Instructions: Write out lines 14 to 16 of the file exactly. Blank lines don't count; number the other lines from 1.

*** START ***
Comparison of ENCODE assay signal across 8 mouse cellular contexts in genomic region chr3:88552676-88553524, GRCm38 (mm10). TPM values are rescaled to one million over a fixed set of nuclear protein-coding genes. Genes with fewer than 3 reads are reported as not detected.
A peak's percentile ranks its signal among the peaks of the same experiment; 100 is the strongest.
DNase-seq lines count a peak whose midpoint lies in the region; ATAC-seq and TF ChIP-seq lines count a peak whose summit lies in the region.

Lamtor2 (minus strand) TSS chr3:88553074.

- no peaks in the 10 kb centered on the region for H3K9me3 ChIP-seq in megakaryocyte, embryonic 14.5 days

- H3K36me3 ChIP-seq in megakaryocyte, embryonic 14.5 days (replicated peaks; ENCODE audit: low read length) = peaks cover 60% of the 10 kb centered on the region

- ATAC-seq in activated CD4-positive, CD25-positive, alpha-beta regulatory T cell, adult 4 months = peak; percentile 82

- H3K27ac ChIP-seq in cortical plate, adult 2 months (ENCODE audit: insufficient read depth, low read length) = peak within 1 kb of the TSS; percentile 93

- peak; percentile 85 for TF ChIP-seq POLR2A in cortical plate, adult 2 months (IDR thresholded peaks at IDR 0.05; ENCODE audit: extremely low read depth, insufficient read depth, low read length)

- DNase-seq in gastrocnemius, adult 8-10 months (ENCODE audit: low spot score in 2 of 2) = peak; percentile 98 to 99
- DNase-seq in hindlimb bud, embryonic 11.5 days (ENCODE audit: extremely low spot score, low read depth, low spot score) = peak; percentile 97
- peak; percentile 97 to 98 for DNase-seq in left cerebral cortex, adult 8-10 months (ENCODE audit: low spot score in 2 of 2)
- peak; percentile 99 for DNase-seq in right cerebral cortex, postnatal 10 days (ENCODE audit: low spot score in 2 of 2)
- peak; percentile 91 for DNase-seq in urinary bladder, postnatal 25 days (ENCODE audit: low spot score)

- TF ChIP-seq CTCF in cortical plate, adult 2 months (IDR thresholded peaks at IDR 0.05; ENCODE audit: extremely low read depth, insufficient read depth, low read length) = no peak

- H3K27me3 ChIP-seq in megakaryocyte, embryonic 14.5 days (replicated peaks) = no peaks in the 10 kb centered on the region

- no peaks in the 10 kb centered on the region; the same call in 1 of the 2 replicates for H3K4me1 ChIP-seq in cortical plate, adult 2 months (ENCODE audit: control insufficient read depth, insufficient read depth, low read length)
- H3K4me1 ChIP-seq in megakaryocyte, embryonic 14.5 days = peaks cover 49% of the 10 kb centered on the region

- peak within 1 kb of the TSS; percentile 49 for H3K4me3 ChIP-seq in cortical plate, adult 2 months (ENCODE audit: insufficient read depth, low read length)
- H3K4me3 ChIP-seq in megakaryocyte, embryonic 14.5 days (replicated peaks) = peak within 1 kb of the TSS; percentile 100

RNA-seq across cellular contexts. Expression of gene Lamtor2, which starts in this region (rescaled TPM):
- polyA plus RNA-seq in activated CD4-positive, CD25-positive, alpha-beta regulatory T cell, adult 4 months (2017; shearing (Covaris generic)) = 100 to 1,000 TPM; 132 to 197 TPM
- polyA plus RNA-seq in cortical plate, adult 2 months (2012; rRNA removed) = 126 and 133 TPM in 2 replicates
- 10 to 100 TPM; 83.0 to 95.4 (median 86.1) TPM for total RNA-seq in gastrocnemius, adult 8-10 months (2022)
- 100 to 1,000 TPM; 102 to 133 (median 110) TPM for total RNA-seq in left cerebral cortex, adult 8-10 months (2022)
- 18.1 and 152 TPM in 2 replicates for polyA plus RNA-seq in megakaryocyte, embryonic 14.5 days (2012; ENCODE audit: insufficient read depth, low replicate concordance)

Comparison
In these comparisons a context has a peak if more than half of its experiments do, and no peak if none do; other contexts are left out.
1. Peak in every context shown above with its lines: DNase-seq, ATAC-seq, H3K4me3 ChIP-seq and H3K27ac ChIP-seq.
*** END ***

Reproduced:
- peak; percentile 91 for DNase-seq in urinary bladder, postnatal 25 days (ENCODE audit: low spot score)

- TF ChIP-seq CTCF in cortical plate, adult 2 months (IDR thresholded peaks at IDR 0.05; ENCODE audit: extremely low read depth, insufficient read depth, low read length) = no peak

- H3K27me3 ChIP-seq in megakaryocyte, embryonic 14.5 days (replicated peaks) = no peaks in the 10 kb centered on the region